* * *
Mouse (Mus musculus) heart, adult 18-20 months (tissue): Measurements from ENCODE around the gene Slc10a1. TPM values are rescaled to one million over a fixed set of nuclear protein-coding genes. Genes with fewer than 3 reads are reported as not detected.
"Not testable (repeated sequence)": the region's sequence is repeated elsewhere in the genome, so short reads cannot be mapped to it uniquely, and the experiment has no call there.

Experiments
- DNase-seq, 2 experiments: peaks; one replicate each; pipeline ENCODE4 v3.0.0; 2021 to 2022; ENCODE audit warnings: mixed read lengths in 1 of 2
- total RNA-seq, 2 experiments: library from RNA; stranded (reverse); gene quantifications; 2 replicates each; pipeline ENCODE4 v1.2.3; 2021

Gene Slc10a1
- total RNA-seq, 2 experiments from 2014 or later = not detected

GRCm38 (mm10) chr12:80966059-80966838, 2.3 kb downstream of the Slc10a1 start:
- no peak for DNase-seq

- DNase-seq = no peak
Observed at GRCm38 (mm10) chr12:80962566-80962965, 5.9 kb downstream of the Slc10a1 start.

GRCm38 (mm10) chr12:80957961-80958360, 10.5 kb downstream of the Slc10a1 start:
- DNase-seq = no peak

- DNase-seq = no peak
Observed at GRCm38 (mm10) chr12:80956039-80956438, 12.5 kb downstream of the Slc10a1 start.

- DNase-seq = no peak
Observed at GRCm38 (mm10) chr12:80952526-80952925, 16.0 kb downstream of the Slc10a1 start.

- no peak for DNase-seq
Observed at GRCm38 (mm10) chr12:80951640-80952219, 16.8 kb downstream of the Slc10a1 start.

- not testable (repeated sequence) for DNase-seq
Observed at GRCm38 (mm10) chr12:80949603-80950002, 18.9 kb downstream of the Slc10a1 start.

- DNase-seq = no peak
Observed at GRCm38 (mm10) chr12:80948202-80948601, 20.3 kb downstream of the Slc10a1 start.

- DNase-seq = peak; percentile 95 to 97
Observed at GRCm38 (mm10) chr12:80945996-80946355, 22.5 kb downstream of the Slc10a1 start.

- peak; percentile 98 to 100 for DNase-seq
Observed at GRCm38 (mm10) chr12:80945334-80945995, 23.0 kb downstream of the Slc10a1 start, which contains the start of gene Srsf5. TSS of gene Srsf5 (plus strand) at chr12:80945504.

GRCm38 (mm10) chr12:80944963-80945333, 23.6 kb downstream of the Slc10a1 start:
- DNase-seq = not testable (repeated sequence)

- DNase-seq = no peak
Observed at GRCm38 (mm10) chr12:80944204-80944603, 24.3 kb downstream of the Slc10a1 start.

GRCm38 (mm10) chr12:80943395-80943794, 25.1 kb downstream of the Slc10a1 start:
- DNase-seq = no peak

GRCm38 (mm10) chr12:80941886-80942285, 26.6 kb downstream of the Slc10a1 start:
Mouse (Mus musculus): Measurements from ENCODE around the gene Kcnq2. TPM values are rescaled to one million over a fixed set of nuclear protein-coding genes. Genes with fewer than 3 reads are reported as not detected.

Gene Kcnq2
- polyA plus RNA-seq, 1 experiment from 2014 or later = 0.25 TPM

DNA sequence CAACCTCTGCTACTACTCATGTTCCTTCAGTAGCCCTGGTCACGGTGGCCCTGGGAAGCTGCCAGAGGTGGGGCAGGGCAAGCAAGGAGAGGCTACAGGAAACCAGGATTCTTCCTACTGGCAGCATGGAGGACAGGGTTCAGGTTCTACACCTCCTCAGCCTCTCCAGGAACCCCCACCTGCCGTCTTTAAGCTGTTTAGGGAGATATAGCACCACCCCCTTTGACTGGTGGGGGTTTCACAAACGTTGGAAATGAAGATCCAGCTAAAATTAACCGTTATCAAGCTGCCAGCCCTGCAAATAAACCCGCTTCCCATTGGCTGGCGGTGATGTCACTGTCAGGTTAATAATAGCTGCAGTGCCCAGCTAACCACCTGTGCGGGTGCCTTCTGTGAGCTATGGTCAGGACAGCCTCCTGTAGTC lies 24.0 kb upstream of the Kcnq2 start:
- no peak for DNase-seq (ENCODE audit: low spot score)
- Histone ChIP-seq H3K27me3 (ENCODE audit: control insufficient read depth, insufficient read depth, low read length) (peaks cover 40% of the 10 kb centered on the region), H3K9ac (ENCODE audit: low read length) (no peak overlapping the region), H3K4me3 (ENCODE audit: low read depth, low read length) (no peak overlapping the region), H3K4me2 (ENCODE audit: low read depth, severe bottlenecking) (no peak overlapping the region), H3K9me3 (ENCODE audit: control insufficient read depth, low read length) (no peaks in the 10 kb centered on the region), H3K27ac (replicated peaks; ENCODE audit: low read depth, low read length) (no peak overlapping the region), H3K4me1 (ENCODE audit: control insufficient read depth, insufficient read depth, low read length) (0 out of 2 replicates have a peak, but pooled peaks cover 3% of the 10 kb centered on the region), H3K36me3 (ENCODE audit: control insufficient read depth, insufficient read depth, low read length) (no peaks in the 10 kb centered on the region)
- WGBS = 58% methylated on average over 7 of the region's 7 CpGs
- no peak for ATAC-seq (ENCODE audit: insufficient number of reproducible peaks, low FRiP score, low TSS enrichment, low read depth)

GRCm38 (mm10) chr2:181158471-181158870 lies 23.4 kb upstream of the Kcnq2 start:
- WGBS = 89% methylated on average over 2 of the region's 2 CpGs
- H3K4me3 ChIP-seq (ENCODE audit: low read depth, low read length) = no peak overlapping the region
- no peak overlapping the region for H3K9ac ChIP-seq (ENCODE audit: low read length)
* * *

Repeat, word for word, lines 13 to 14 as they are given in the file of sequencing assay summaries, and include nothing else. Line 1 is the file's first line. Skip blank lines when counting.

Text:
- DNase-seq = no peak

- DNase-seq = no peak